One of the central tenets of film acting is “Less is more.” In DANNI, a short film written by and starring Jeana Reilly, less is much more. As the title role in the riveting 24-minute film, Reilly delivers a skillfully restrained performance that speaks great emotional volumes.
A BEST ACTRESS WINNER (Jeana Reilly) at the recent Hell’s Kitchen NYC Festival – and the more than 20 film festivals it has played – DANNI tells the story of a woman dealing with relationship addiction and struggling to break free from the psychological shackles of an abusive past relationship.
Addictions consume us, isolate us, immobilize us, and block out the good in life – and we see all of that in quiet but devastating detail in DANNI. As the film begins, she is late for her waitressing job at a diner, having overslept while watching old home movies depicting a carefree childhood summer at the beach.
There are are angels among her, but she is unable to truly connect with them. There’s Mike (Don Draxler), the handsome sheriff who is clearly sweet on her. “Just busy,” she says softly when he asks why she hasn’t been returning his calls. There’s Missy (Brenda Crawley), the compassionate co-worker who covers for Danni when she’s late and urges her to take care of herself.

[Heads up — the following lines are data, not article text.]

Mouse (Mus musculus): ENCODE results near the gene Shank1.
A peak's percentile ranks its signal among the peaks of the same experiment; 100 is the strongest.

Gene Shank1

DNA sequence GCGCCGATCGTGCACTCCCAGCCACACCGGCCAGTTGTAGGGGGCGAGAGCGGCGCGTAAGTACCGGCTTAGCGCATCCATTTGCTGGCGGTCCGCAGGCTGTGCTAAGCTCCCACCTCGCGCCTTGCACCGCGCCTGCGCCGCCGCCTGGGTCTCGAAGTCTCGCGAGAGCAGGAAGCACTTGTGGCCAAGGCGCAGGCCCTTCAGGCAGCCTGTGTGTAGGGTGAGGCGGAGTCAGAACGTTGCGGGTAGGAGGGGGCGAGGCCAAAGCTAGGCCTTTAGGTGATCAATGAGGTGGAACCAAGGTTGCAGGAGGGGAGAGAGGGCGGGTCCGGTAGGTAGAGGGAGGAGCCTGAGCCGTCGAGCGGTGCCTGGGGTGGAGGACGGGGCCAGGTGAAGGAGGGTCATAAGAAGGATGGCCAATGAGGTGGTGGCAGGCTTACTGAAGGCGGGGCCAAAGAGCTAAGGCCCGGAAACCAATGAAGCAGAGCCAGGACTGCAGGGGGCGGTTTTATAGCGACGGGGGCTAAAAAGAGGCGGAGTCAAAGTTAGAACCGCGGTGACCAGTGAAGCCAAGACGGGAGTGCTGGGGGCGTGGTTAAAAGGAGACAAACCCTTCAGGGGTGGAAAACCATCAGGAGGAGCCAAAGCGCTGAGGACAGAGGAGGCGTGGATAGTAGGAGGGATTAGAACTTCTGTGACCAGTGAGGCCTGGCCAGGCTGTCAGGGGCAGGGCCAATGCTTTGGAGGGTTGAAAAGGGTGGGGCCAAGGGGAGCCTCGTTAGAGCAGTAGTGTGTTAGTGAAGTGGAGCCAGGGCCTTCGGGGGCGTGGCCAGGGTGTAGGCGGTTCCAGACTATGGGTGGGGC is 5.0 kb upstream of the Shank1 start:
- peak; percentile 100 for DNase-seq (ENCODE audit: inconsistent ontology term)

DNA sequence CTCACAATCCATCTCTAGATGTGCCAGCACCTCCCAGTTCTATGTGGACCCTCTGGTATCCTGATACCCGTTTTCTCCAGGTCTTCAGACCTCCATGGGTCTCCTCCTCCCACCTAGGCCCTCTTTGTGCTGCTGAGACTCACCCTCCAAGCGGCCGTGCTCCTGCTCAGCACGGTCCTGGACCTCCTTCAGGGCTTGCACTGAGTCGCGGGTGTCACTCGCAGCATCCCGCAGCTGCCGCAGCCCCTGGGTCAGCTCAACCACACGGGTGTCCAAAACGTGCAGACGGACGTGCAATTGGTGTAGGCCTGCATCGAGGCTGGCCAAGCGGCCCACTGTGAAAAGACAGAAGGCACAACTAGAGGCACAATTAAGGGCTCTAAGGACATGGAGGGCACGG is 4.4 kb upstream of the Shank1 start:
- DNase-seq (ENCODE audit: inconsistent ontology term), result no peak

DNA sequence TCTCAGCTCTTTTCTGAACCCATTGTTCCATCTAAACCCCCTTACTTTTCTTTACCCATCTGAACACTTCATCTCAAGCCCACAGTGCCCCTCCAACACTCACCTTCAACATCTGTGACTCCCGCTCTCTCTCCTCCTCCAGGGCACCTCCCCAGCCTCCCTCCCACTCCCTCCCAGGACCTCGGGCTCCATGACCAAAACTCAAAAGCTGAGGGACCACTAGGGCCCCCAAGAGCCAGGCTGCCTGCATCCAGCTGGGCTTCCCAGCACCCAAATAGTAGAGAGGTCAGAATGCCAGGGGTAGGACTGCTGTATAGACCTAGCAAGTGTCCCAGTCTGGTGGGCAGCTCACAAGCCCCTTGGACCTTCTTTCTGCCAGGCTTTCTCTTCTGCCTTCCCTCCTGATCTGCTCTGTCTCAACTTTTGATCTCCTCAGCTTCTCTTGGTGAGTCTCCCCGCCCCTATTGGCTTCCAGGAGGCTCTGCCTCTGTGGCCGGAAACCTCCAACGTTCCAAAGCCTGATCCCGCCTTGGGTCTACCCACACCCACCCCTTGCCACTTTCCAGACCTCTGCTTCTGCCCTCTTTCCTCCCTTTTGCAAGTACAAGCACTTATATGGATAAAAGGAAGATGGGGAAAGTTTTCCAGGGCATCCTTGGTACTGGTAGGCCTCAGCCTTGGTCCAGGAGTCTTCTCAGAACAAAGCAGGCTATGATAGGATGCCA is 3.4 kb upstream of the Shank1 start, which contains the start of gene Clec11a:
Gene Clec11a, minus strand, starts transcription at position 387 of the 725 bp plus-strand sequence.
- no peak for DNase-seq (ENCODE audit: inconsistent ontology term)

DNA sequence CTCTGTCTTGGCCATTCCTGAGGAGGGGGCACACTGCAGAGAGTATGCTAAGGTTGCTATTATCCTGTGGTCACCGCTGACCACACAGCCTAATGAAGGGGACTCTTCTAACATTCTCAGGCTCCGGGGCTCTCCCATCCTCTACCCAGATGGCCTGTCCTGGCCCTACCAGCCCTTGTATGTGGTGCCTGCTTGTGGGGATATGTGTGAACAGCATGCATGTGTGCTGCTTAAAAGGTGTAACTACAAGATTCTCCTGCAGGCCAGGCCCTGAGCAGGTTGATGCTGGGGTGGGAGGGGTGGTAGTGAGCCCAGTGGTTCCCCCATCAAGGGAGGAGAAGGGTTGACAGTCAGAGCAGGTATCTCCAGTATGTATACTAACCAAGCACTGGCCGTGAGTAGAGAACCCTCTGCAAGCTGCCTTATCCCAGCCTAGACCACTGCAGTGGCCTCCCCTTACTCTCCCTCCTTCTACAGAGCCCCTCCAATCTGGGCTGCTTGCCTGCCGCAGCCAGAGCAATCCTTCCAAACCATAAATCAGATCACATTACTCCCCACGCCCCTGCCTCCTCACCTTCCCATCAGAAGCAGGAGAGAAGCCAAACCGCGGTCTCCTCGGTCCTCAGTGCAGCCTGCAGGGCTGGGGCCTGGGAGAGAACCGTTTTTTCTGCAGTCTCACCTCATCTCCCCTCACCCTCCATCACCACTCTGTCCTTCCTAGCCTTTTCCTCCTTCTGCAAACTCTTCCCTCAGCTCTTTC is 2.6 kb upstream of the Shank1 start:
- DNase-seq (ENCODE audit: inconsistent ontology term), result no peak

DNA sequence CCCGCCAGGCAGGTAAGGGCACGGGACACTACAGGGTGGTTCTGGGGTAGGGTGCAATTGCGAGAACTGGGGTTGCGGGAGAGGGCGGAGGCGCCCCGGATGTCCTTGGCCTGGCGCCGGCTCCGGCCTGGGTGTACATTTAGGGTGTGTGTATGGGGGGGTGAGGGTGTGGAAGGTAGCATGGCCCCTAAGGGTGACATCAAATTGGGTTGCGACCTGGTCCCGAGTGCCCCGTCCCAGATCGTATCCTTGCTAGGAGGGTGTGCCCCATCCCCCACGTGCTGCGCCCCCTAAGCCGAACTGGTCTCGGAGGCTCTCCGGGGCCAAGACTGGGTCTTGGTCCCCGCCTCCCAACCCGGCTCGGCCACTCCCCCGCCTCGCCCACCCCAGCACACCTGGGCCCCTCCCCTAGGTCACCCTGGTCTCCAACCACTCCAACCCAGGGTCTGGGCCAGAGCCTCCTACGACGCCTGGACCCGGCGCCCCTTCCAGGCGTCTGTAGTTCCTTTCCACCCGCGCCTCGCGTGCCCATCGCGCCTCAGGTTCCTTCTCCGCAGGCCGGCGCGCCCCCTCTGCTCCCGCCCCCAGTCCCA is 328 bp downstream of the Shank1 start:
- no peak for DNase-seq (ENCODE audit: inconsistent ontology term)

And since this is a film about psychological turmoil, there’s a demon: John (John Moran), the man from her past, and for Danni, the terror is real.
The beautifully executed short, sensitively directed by Peter Jensen, simmers quietly and intensely, then builds to a searing climax that stayed with this reviewer for days. Even as I write this, I find myself wanting to spend more time in Danni’s haunting, heartbreaking world, and hope that someday we’ll see a feature-length version of the film where our courageous but troubled heroine is rewarded with the happy ending she so richly deserves.